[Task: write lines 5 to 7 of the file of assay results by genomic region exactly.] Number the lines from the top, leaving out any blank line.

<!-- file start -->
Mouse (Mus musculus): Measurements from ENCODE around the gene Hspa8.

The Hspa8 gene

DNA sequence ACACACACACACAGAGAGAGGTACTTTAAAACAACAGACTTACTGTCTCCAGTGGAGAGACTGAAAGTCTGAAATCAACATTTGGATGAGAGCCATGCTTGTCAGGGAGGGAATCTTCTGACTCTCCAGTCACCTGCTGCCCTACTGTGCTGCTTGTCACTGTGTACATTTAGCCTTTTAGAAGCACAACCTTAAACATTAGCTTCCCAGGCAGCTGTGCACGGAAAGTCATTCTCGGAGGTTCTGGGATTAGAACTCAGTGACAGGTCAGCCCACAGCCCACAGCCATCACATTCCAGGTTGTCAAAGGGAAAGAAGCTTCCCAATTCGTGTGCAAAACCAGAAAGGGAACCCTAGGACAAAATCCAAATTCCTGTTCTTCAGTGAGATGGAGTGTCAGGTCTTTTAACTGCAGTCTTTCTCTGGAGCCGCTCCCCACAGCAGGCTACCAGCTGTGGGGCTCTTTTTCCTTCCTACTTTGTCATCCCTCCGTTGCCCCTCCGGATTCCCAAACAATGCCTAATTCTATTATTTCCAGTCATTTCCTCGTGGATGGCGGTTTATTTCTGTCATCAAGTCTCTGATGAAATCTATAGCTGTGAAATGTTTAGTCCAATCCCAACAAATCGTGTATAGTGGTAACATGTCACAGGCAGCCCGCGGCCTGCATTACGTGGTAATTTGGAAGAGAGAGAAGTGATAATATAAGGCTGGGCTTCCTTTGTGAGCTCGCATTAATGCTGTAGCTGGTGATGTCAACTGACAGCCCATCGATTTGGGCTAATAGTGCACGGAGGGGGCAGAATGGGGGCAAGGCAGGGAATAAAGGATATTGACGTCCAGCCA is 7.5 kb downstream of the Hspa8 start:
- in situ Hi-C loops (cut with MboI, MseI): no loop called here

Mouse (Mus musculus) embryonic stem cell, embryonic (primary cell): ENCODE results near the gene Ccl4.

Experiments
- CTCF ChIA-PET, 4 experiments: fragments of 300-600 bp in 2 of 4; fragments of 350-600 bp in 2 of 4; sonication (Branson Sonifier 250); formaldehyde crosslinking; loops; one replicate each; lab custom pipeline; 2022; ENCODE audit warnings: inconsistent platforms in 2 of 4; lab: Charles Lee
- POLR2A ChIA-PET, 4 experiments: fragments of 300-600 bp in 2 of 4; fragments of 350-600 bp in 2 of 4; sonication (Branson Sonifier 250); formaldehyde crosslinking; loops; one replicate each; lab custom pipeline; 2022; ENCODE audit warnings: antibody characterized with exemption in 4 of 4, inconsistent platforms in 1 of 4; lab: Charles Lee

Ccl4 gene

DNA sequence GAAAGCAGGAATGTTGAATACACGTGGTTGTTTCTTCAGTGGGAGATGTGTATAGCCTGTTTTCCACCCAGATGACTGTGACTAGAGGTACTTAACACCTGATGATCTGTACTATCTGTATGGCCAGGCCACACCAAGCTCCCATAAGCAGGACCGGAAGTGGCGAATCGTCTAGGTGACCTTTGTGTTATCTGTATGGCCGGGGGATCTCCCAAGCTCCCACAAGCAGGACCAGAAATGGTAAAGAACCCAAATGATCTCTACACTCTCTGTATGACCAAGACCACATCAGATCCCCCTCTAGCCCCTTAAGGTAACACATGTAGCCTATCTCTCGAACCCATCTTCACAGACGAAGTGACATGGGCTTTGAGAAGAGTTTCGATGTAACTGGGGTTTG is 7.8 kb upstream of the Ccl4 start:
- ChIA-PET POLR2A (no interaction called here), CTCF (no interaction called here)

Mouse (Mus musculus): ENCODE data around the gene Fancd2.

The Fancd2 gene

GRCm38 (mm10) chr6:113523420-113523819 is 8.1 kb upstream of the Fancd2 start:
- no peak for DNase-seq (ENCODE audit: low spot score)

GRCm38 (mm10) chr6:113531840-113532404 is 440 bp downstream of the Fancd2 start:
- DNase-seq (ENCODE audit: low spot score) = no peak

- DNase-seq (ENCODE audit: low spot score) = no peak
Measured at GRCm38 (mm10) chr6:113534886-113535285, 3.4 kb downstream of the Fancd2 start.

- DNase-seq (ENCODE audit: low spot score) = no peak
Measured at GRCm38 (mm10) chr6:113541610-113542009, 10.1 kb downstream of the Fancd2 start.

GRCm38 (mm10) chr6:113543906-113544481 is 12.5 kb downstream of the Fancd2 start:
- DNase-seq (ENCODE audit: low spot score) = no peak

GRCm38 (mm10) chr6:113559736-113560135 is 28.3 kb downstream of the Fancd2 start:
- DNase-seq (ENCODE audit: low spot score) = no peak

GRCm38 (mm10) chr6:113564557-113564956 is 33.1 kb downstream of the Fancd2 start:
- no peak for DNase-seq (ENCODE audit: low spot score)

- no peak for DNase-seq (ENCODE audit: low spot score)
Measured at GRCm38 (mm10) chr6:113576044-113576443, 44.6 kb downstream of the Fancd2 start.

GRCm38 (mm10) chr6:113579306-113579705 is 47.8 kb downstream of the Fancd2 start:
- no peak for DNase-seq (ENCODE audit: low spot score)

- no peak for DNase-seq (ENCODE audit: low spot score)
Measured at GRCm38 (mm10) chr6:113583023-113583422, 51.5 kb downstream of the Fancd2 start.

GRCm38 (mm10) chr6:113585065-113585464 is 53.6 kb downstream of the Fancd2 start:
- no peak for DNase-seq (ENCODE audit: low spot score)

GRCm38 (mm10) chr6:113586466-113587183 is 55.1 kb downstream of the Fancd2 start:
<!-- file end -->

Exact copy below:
Mouse (Mus musculus) embryonic stem cell, embryonic (primary cell): ENCODE results near the gene Ccl4.

Experiments
- CTCF ChIA-PET, 4 experiments: fragments of 300-600 bp in 2 of 4; fragments of 350-600 bp in 2 of 4; sonication (Branson Sonifier 250); formaldehyde crosslinking; loops; one replicate each; lab custom pipeline; 2022; ENCODE audit warnings: inconsistent platforms in 2 of 4; lab: Charles Lee